In Greek mythology, the god of fire, and of the arts which need fire in the execution. He was said to be the son of Zeus and Hera, or (according to Hesiod) of the latter only. The boy was ugly, and lame in both feet, and his mother was ashamed of him. She threw him from Olympus into the ocean, where he was taken up by Eurynome and Thetis, and concealed in a subterranean cavern. Here he remained for nine years, and fashioned a number of exquisite works of art, among them a golden throne with invisible chains, which he sent to his mother by way of revenge. She sat down in it, and was chained to the seat, so fast that no one could release her. On this it was resolved to call Hephaestus back to Olympus. Ares wished to force him back, but was scared off by his brother with fire-brands. Dionysus at length succeeded in making him drunk, and bringing him back, in this condition, to Olympus. But he was destined to meet with his old mishap a second time. There was a quarrel between Zeus and Hera, and Hephaestus took his mother's part; whereupon Zeus seized him by the leg and hurled him down from Olympus. He fell upon the island of Lemnos, where the Sintians, who then inhabited the island, took care of him and brought him to himself. From this time Lemnos was his favourite abode. His lameness was, in the later story, attributed to this fall. The whole story, the sojourn of Hephaestus in the cavern under the sea, and his fondness for Lemnos, is, in all probability, based upon volcanic phenomena; the submarine activity of volcanic fires, and the natural features of the island of Lemnos. Here there was a volcano called Mosychlos, which was in activity down to the time of Alexander the Great. The friendship existing between Dionysus and Hephaestus may be explained by the fact that the best and finest wines are grown in the volcanic regions of the South. As a master in the production of beautiful and fascinating works of art, Hephaestus is in Homer the husband of Charis, and in Hesiod of Aglaia, the youngest of the Graces. (See CHARITES.) The story of his marriage with Aphrodite was not, apparently, widely known in early antiquity. Through his artistic genius he appears, and most especially in the Athenian story, as the intimate friend of Athene. In Homer he lives and works on Olympus, where he makes palaces of brass for himself and the other deities. But he has a forge also on Mount Mosychlos in Lemnos; the later story gives him one under Aetna in Sicily, and on the sacred island, or island of Hephaestus, in the Lipari Islands, where he is heard at work with his companions the Cyclopes. All the masterpieces of metal which appear in the stories of gods and heroes, the aeagis of Zeus, the arms of Achilles, the sceptre of Agamemnon, the necklace of Harmonia, and others, were attributed to the art of Hephaestus. To help his lameness he made, according to Homer, two golden maidens, with the power of motion, to lean upon when he walked. He was much worshipped in Lemnos, where there was an annual festival in his honour All fires were put out for nine days, during which rites of atonement and purification were performed. Then fresh fire was brought on a sacred ship from Delos, the fires were kindled again, and a new life, as the saying went, began. At Athens he was worshipped in the Academy, in connexion with Athene and Prometheus (see PROMETHEUS). In October the smiths and smelters celebrated the Chalkeia, a feast of metal-workers, in his honour and that of Athene; at the Apaturia sacrifices were offered to him, among other gods, as the giver of fire, and torches were kindled, and hymns were sung; at the Hephaestia, finally, there was a torch-race in his honour. In works of art he is represented as a vigorous man with a beard, equipped, like a smith, with hammer and tongs; his left leg is shortened, to show his lameness (see engraving). The Romans identified him with their Vulcanus (see VULCANUS).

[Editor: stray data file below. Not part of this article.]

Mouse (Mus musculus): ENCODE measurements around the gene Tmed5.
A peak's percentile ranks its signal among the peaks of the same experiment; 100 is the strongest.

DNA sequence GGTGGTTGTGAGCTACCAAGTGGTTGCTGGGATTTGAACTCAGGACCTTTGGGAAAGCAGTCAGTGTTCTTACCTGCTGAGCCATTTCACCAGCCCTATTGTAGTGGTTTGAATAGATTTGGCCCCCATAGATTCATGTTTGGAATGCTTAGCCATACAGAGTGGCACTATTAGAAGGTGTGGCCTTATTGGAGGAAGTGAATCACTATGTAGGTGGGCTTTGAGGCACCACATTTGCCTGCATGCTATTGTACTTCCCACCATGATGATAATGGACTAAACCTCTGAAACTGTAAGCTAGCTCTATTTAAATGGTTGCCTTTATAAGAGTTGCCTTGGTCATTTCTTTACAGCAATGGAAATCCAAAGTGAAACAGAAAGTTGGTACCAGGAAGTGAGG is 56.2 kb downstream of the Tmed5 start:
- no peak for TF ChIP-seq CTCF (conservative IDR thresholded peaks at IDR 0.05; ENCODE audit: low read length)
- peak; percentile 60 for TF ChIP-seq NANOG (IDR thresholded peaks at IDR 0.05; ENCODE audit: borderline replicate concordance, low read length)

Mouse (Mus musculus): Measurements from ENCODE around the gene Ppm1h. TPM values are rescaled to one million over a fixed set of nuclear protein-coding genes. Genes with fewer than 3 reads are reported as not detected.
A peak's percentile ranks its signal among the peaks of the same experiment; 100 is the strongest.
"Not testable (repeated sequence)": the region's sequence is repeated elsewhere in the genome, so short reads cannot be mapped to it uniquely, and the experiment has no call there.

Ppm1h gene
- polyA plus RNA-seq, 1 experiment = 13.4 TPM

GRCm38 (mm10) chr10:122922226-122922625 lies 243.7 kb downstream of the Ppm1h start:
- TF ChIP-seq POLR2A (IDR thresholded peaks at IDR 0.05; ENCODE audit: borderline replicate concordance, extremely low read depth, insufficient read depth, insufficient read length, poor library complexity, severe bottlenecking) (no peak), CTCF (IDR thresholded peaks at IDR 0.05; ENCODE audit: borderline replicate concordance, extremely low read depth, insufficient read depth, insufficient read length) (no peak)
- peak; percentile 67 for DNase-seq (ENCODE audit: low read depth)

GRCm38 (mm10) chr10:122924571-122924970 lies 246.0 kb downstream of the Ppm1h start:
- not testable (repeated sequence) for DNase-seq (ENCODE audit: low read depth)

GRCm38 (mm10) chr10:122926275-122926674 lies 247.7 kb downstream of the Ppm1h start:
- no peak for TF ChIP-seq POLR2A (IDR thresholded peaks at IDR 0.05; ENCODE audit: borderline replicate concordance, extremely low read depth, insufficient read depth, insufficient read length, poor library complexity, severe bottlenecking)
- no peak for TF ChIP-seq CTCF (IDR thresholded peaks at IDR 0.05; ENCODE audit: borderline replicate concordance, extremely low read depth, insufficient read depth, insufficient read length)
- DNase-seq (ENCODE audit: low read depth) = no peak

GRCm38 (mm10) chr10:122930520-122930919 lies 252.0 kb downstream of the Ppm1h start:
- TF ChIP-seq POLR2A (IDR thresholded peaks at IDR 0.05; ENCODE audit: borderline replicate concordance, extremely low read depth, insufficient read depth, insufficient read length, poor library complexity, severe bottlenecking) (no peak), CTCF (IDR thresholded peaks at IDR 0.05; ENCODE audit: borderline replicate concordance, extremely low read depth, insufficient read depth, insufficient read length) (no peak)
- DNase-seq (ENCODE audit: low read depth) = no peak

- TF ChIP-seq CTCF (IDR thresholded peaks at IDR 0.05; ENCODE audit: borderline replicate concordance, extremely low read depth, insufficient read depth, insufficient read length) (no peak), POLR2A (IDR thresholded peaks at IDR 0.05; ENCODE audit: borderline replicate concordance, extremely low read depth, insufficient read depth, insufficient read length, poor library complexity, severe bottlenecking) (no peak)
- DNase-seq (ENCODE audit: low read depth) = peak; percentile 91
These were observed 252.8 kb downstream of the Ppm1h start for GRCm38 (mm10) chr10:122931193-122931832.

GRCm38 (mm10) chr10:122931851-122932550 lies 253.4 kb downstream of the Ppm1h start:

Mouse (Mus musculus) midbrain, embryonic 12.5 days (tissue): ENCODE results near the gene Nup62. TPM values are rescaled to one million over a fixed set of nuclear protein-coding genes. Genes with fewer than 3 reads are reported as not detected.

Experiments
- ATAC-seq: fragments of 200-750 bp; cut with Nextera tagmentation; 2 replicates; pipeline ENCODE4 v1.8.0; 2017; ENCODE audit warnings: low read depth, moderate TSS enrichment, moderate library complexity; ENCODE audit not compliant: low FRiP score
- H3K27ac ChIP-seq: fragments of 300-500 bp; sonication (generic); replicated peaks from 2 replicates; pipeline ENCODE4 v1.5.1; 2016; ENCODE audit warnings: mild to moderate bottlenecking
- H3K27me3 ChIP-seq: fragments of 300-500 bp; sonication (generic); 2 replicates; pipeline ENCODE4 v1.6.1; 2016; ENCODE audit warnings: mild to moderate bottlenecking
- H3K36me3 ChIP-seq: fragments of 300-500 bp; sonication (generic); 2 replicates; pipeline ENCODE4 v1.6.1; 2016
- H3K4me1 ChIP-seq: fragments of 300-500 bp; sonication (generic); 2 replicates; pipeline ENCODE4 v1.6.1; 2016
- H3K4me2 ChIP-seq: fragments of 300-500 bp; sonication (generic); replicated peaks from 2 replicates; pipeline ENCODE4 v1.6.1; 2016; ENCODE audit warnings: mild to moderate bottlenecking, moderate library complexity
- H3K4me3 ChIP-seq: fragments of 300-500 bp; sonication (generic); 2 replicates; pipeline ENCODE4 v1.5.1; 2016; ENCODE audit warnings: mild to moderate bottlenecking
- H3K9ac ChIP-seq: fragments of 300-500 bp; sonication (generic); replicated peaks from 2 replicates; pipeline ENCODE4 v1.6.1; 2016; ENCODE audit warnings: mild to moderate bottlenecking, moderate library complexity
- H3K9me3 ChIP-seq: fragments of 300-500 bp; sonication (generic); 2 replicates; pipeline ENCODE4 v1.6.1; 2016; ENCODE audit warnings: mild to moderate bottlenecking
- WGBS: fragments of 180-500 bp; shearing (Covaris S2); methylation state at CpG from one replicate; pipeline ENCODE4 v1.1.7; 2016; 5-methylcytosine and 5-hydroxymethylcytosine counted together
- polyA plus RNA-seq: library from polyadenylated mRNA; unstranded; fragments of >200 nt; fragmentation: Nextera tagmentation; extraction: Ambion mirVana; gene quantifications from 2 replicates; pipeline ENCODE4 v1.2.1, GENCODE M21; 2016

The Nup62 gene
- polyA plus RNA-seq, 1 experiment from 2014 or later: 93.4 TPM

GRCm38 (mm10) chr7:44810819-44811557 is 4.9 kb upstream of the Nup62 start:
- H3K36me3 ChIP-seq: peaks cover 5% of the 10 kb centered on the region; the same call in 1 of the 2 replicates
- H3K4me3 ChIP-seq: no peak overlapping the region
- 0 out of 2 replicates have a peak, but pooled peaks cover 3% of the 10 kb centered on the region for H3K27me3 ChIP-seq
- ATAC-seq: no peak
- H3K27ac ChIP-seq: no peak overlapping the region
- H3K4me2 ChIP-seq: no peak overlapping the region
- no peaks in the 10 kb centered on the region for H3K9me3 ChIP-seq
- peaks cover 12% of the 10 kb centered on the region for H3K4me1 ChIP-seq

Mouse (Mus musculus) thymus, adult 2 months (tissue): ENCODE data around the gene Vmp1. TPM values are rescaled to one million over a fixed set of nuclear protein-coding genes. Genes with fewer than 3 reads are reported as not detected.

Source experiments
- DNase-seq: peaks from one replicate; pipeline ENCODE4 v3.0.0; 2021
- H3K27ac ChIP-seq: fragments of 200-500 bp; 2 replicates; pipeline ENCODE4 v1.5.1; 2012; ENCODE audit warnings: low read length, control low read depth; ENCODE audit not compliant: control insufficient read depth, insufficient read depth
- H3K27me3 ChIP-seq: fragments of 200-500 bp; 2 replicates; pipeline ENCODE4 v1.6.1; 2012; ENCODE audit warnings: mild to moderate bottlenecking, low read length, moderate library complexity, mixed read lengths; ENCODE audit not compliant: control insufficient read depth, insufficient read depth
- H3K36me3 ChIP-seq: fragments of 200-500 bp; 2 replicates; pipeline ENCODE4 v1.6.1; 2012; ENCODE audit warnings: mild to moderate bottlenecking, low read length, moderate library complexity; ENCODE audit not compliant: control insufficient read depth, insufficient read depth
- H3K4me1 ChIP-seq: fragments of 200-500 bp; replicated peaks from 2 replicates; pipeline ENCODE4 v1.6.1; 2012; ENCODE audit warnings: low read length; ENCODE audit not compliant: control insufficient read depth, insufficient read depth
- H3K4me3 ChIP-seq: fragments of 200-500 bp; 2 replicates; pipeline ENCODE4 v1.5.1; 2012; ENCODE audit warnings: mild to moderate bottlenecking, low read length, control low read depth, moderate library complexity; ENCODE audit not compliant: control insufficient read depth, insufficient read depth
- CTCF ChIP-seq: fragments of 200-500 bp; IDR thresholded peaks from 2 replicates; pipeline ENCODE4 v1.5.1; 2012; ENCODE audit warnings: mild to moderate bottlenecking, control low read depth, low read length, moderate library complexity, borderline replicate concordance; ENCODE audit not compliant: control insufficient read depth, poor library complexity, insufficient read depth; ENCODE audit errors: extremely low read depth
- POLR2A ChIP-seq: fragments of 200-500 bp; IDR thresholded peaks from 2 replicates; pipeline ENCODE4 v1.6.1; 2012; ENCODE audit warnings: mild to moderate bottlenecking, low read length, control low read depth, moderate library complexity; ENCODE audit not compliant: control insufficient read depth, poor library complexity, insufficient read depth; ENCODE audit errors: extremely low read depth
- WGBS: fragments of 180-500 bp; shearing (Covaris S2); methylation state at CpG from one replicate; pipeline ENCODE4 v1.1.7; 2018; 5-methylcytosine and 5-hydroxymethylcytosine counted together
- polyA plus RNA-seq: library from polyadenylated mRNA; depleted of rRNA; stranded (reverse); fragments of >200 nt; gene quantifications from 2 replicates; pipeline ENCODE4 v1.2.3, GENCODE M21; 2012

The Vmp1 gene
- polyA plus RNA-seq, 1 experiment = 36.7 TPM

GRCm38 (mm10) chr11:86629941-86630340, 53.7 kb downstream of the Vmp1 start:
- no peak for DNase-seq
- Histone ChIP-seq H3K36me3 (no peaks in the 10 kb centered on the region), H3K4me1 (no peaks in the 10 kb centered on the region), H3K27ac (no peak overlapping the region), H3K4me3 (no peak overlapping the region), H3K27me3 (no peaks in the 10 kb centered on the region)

ARTEMIS 10.19%